When I first moved to Portland, I got involved with a literary nonprofit called Late Night Library. They frequently host readings downtown, and I attended one featuring Marcus Jackson. He lives in Nashville and has been published in the The New Yorker, but I hadn’t read any of his poems prior to the event. Hearing him read was a great experience. Every member of the audience reacted to his poems in some way. The people that filled his lines were real, everyday individuals. They were your wife, your father, the regulars in the bar down the street. You felt their presence. Later on, I read every poem of his I could find (online, because I didn’t own his book yet), and I fell in love with “Kiss”:

Saving money the summer
before moving to New York,
I painted houses during days,
nights in a restaurant kitchen
hosing dishes, loading them
into a steel washer that gusted
steam until two a.m.
Once, when I came home,
my back and neck bidding for bed,
asleep on the couch laid dad.
Flicker from muted TV
was the room’s lone light,
but I could see his face fine,
broad nose, thick cheeks
holding glow as he breathed.
In five hours I would wake,
ride in the crew truck
to the assigned site,
gallon buckets and stepladders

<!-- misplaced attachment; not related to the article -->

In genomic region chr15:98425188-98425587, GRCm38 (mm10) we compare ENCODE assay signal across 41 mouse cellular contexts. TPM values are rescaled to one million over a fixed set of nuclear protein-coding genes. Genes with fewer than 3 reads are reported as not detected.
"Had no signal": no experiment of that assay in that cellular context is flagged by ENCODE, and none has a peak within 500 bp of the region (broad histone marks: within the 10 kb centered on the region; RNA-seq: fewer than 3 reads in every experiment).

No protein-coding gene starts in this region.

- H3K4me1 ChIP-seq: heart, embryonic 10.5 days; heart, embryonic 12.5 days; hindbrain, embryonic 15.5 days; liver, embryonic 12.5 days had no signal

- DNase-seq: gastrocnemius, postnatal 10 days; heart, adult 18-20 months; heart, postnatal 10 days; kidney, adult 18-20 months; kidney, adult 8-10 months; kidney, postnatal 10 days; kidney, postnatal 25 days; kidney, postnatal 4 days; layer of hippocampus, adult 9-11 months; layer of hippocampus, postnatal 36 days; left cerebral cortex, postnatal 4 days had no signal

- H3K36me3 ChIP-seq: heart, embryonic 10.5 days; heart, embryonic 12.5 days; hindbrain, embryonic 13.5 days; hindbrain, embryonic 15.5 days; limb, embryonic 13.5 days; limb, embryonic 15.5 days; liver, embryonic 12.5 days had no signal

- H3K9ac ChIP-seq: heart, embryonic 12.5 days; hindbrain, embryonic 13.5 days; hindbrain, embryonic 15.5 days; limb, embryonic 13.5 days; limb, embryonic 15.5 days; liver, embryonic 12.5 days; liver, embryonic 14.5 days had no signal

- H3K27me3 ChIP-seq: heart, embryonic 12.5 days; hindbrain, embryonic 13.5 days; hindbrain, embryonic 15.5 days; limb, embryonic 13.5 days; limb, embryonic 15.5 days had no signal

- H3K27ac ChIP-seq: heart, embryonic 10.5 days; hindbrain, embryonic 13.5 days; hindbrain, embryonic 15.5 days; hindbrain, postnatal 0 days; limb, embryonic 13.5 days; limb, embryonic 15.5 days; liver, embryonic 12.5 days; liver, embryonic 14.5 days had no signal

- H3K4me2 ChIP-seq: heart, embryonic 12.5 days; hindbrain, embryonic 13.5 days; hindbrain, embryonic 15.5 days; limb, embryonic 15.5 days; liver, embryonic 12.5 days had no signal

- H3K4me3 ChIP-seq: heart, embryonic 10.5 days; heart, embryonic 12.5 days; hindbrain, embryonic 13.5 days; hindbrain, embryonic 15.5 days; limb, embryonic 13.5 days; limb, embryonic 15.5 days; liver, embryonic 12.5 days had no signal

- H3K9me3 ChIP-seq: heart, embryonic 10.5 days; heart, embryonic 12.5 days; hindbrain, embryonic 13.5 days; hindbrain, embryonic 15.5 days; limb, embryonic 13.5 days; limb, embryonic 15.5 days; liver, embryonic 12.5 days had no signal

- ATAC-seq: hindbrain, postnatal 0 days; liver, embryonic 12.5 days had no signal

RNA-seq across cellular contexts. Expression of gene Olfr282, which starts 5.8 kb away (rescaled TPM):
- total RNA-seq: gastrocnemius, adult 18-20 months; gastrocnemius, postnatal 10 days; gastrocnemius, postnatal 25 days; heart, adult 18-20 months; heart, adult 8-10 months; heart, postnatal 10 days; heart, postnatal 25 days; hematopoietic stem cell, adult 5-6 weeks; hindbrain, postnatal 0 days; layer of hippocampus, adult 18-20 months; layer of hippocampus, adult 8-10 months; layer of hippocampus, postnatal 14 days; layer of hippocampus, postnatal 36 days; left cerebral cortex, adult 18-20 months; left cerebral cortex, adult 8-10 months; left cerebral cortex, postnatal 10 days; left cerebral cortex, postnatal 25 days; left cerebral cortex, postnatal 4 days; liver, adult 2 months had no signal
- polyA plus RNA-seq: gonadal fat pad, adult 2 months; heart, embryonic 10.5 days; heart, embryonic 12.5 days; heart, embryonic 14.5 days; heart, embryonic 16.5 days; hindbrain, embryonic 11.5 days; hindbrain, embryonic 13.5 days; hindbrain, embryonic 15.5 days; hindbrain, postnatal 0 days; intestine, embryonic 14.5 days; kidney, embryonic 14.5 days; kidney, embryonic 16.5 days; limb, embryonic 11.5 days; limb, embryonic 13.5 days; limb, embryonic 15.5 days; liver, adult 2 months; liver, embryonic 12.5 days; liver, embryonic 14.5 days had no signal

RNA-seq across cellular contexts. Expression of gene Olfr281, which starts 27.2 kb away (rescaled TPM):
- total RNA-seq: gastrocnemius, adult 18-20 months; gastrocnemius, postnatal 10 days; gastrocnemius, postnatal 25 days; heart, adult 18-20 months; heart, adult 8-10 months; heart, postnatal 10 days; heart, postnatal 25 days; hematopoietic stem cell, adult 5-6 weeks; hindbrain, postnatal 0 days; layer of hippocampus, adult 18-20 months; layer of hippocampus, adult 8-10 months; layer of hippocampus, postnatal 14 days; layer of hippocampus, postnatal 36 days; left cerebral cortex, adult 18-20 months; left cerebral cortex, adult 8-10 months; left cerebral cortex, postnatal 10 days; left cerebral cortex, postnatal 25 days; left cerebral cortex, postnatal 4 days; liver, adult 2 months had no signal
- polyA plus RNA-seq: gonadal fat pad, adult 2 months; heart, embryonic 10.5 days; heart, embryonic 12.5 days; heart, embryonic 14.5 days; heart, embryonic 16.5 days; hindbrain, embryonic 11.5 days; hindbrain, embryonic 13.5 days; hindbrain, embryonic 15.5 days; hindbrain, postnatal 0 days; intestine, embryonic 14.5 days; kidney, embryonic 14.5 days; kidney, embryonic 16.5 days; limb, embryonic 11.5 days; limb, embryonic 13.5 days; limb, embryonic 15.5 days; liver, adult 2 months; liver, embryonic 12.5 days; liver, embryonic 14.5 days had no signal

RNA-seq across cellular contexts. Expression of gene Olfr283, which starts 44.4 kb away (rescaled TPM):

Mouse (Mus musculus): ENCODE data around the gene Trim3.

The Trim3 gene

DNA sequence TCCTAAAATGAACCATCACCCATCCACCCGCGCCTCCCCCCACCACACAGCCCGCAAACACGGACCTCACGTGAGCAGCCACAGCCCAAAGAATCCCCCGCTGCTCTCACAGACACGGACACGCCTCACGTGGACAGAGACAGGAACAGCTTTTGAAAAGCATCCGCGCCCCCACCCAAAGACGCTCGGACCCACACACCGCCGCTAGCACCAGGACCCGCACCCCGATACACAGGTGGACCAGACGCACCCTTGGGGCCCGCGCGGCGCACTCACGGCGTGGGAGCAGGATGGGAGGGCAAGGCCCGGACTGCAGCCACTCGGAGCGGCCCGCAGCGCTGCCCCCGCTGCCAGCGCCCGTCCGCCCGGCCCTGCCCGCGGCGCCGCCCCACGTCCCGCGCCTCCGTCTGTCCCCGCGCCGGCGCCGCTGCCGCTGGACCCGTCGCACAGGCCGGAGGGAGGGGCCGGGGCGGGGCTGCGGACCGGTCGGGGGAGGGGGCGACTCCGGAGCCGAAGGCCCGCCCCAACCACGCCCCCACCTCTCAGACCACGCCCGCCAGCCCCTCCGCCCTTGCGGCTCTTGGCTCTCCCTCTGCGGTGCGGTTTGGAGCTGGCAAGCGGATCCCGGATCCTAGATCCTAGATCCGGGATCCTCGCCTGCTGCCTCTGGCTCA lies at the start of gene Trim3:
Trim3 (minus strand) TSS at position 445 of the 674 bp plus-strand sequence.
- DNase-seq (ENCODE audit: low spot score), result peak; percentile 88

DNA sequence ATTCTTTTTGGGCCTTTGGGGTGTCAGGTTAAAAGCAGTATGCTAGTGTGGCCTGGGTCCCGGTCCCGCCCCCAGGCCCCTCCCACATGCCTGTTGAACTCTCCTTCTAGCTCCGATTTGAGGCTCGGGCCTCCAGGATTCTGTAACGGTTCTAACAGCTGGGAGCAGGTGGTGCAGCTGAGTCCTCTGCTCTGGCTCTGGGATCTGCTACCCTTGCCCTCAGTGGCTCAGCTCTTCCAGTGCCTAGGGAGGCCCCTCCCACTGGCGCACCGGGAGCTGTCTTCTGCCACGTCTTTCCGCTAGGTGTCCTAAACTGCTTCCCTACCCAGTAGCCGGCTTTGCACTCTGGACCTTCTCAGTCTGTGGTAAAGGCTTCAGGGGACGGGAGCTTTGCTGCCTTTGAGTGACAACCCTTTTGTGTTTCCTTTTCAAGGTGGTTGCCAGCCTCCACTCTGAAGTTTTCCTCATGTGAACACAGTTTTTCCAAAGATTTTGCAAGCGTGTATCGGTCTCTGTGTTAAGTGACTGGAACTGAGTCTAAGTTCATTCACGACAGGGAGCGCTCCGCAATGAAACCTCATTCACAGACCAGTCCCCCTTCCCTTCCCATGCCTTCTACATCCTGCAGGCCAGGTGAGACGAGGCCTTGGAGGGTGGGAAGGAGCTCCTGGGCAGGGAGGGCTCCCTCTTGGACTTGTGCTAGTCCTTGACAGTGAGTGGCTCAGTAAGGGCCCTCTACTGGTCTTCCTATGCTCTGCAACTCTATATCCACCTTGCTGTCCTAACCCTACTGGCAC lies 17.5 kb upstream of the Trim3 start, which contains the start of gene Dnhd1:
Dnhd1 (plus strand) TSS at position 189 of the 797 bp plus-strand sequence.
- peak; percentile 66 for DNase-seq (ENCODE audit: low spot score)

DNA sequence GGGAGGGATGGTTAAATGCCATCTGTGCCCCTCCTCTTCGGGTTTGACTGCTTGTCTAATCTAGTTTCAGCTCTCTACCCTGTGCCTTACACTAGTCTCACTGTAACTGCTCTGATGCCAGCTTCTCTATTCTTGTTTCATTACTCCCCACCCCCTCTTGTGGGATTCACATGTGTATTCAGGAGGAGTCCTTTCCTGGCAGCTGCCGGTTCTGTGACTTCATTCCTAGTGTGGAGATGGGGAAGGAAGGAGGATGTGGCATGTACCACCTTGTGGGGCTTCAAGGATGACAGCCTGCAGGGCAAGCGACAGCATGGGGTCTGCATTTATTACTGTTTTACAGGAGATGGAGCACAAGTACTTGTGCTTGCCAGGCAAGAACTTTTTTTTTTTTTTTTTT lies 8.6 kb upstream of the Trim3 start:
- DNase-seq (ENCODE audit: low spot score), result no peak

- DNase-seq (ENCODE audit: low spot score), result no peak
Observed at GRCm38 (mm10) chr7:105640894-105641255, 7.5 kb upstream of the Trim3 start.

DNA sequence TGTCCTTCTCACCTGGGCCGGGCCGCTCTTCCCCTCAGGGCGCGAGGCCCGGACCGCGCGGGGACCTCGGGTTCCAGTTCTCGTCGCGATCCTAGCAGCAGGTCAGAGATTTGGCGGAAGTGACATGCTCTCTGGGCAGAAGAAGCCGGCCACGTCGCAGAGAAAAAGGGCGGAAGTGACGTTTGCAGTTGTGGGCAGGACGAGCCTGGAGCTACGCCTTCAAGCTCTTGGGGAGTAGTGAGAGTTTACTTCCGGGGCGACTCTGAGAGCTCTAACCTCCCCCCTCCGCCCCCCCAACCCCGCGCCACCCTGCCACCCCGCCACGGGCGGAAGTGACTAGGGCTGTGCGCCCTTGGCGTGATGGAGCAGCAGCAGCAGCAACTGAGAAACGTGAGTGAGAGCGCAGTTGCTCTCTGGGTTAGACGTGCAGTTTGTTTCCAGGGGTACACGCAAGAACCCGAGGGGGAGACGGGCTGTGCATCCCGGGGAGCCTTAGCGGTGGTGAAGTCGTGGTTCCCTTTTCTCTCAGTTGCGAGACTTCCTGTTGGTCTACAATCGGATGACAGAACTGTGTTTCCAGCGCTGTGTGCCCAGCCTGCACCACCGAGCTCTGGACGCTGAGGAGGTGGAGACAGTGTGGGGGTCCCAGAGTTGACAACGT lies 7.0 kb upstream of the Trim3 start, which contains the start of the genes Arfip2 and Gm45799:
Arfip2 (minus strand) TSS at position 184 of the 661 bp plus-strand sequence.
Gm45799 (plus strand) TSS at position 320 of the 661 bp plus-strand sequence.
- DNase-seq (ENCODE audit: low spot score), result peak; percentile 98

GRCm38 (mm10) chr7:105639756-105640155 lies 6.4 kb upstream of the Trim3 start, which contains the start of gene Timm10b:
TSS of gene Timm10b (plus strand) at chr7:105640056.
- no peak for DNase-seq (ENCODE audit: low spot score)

chattering over road bumps,
axels clanging
like prongs of a struck fork.
Still, I stood and stared
at dad, a man
who poured four years
into the Navy during war,
who worked worse
jobs for shorter pay than me,
whose hands have blackened
fixing cars that quit
no matter how many replaced parts.
Above our house, clouds
polished moon as they passed.
Dad wriggled,
body pain or threatening dreams.
What else could I do
but bend down slow
and touch once
my lips to his brown brow?

When I spoke to Jackson after the reading, he told me that in his own poetry he tries to describe one scene—one moment—in the most honest yet beautiful way that he can. I think he achieves that. The problem with poetry (for most people) is that they can’t relate to it. They feel that they have to be holding the poem in one hand and a thesaurus in the other simply to understand it. But Jackson is writing to his father. To the man that works long hours for little pay. He manages to make the mundane poetic.

What’s you’re favorite poem? Why? It’s not too late to share!

–Sylvia and Melanie